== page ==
Danielle L. McGuire

Danielle L. McGuire

Danielle L. McGuire is the author of At the Dark End of the Street: Black Women, Rape, and Resistance—A New History of the Civil Rights Movement from Rosa Parks to the Rise of Black Power (2010), which won the OAH Frederick Jackson Turner Award, the Lillian Smith Award, and the Southern Association of Women Historians' Julia Cherry Spruill Award, and received an honorable mention for the OAH Darlene Clark Hine Award. She is also a coeditor, with John Dittmer, of Freedom Rights: New Perspectives in the Civil Rights Movement (2011). Her new book, "Murder in the Motor City: The 1967 Detroit Riot and American Injustice," is forthcoming.

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Twitter: @dmcguire13.


  • Recy Taylor and the Roots of the #MeToo Movement
  • Murder in the Motor City: The 1967 Detroit Riot and American Injustice *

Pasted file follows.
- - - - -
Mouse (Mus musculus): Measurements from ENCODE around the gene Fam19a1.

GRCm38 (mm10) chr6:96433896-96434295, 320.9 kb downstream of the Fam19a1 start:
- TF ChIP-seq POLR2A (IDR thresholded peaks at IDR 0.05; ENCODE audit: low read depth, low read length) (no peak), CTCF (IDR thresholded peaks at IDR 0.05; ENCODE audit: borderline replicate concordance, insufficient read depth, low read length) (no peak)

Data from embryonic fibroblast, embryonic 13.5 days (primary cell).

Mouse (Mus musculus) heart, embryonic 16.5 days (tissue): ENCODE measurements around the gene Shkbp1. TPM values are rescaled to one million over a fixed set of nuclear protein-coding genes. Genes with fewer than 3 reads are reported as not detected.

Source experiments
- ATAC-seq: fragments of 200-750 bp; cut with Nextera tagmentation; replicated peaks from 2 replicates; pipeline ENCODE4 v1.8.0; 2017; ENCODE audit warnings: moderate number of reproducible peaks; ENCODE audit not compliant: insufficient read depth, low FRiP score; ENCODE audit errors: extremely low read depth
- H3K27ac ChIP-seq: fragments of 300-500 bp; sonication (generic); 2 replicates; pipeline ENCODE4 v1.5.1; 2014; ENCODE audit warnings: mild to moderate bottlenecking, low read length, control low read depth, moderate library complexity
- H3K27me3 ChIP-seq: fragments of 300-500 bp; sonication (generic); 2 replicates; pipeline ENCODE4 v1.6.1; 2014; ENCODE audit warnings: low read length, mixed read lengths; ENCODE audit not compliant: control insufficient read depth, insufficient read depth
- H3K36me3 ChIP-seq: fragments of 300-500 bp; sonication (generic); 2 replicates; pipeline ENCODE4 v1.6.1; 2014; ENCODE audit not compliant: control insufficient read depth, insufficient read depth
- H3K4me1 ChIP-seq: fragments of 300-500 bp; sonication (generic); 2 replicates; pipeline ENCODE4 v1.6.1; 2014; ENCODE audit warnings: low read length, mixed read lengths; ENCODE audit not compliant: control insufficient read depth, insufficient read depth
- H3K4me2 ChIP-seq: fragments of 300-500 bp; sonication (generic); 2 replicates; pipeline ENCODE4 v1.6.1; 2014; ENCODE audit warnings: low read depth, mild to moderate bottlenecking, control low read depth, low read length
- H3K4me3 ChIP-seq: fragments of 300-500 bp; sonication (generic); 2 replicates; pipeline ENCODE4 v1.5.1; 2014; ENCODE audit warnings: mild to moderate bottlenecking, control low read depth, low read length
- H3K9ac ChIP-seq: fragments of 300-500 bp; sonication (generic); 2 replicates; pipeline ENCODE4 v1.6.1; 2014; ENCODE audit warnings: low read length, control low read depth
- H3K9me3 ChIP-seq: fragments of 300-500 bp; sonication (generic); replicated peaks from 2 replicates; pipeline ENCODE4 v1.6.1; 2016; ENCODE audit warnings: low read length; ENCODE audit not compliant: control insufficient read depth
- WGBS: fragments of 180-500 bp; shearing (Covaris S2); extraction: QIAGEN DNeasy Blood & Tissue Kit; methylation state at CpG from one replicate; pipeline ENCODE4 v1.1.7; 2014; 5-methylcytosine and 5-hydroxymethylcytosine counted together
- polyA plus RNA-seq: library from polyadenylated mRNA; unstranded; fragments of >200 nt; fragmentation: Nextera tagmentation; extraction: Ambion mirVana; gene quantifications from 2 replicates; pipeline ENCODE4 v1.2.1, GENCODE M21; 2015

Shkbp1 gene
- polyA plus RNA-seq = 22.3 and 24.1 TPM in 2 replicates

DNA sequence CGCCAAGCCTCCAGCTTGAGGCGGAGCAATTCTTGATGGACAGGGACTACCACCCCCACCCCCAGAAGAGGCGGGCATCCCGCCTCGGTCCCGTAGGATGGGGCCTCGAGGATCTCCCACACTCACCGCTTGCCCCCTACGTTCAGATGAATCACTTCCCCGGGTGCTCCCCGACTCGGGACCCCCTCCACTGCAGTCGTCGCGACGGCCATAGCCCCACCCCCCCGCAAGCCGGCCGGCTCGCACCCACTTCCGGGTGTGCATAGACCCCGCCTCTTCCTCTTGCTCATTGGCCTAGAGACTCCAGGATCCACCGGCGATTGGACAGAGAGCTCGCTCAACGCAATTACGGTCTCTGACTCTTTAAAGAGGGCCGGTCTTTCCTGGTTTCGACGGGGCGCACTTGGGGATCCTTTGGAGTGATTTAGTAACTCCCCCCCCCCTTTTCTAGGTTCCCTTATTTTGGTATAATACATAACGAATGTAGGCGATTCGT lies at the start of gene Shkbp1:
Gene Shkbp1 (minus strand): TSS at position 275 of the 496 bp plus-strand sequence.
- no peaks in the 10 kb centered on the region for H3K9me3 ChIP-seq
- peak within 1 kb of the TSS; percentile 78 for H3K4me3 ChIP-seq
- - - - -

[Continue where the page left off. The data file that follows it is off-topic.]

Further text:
• "The Maid and Mr. Charlie": Black Women and Sexual Violence in the Jim Crow South
  • The Montgomery Bus Boycott as a Women's Movement for Dignity
  • Resurrecting the Past: How to Write History that Matters and Makes a Difference
  • Rosa Parks, the Radical

Lectures marked with a * are offered as part of the OAH's initiative, Historians' Perspectives on the Rise of Donald Trump.

Process: A Blog for American History




To Gain Title to Our Bodies: Black Women and the Long Civil Rights Movement

This lecture was presented as the Belle McWilliams Lecture for the Marcus W. Orr Center for the Humanities at the University of Memphis. Recorded by Marty Deull in March 2015.

Visit the OAH YouTube channel for more audio and video recordings.